The 58th running of the SCCA National Championship Runoffs will take place this weekend at the world-famous Indianapolis Motor Speedway. This is the second time the event will take place at the speedway, and the first since 2017. Cars will be using the 2.592-mile version of the IMS road course, which consists of the loop instead of the chicane at Turn 5 as drivers hit the Hulman Blvd backstretch.
There are 879 entries in this year’s event, with plenty of storylines to monitor throughout the weekend. John Heinricy is aiming for his 16th National Championship and Mark Weber is entered in a Runoffs class for the 62nd time. There are 213 drivers that are making their debut this weekend, and there is simply no better place to do it.
At the end of the weekend, only 26 will win. Only 26 drivers will add their names to Indy royalty, joining Helio Castroneves, AJ Foyt, Rick Mears, Jeff Gordon, Dale Earnhardt, Michael Schumacher, Lewis Hamilton, and Ray Harroun as those who have conquered that famed facility. Only 26 drivers will go down in history as SCCA Runoffs Champions.
But this event isn’t just about winning. It’s about the comradery of the Club, the tears and the laughter, the triumph over personal goals. It’s about the stories of amateur racers like a young Bobby Rahal, who used his Runoffs win as a springboard to professional glory and an Indy 500 victory. It’s about drivers like Richard Colburn, who climbed into an SCCA race car nearly 50 years ago, loved the way it fit and the way it made him feel, and never left – now back at the Runoffs for the 47th year. It’s about drivers and workers and crew who burn up vacation time from the real world or skip school or toss a tent in trunk of a car just to stand on a corner holding a flag in the rain, heat, and cold – all to celebrate a sport they love.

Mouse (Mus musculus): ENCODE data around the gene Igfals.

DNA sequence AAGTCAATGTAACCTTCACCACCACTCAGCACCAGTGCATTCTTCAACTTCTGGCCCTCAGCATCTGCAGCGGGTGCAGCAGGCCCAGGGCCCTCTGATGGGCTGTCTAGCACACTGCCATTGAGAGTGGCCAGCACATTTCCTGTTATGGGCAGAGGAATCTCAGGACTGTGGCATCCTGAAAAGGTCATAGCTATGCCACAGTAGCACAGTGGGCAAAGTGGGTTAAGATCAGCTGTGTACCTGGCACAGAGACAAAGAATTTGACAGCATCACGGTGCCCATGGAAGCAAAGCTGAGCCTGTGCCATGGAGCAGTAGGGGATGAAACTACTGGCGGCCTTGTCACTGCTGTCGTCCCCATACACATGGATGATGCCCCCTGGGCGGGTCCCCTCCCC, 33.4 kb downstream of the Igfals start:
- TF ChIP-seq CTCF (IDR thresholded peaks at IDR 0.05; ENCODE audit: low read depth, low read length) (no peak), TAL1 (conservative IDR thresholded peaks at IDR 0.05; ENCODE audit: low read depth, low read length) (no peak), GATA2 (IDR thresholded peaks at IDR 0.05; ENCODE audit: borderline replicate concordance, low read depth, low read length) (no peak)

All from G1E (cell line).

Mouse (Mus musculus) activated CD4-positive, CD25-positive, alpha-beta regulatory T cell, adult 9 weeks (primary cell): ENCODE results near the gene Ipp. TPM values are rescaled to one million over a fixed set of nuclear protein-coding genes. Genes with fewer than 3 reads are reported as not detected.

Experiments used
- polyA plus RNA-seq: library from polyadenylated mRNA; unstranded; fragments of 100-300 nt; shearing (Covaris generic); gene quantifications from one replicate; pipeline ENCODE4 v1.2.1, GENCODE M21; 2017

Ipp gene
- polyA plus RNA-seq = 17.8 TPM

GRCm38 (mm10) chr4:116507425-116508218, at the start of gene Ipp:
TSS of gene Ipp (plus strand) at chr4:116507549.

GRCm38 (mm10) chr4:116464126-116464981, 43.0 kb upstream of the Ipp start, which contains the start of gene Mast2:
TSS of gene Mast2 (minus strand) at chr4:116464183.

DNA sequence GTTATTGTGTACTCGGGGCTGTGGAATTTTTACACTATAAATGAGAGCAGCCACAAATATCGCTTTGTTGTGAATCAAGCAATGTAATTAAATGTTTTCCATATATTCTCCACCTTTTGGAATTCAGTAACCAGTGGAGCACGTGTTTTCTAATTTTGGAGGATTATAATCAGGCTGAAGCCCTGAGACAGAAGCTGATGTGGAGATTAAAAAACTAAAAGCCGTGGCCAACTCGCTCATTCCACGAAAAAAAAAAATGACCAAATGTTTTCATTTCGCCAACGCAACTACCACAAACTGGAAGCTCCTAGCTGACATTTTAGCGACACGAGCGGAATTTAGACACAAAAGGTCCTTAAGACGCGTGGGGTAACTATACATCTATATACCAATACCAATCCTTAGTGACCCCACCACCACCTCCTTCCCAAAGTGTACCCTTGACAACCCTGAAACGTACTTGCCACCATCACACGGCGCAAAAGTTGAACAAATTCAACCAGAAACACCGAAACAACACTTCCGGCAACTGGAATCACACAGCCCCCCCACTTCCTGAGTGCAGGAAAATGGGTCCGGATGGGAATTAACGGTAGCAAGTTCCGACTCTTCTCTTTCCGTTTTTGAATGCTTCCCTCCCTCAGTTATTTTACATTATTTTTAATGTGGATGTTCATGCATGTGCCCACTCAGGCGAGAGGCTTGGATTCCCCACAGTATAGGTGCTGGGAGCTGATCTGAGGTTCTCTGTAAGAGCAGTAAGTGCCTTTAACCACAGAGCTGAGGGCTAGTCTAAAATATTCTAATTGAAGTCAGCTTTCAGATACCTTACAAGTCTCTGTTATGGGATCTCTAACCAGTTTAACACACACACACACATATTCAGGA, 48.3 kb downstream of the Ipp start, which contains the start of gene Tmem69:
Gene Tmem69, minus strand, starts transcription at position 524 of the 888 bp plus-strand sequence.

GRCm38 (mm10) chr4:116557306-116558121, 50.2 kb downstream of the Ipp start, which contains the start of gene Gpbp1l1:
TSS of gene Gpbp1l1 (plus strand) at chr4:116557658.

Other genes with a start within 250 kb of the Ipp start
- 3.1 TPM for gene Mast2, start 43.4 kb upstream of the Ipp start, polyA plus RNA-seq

Qualifying began earlier this week, and the stage is almost set. The Hagerty Race Days begin on Friday, October 1, and go through Sunday, October 3. Each of the 26 races will stream live through SCCA.com as well as SCCA’s YouTube channel. Here are a few other things to keep an eye on this weekend:
Last Chance For Greatness
If Spec Miata and Spec Racer Ford didn’t already have a reputation for rough and tumble, short-track style racing, the fields at Indianapolis Motor Speedway confirm it.
Though there are 92 and 84 entries in Spec Miata and Spec Racer Ford Gen 3, respectively, only 72 can start the race in a formula determined by the FIA and the SCCA General Competition Rules. That, then, brings out the final element in the short-track special: the Last Chance Qualifier.
The top 60 cars in qualifying on Tuesday and Wednesday will line up to start the race, no problem, with the best lap in either Tuesday, Wednesday or Thursday qualifying setting the grid. The remaining cars will go to a 15-minute race on Thursday afternoon at the end of the day, with the top 12 in that race added to the back of the main grid.
Expect the fences at the facility to be lined with spectators, and those at home will be able to watch the stream of the race as well.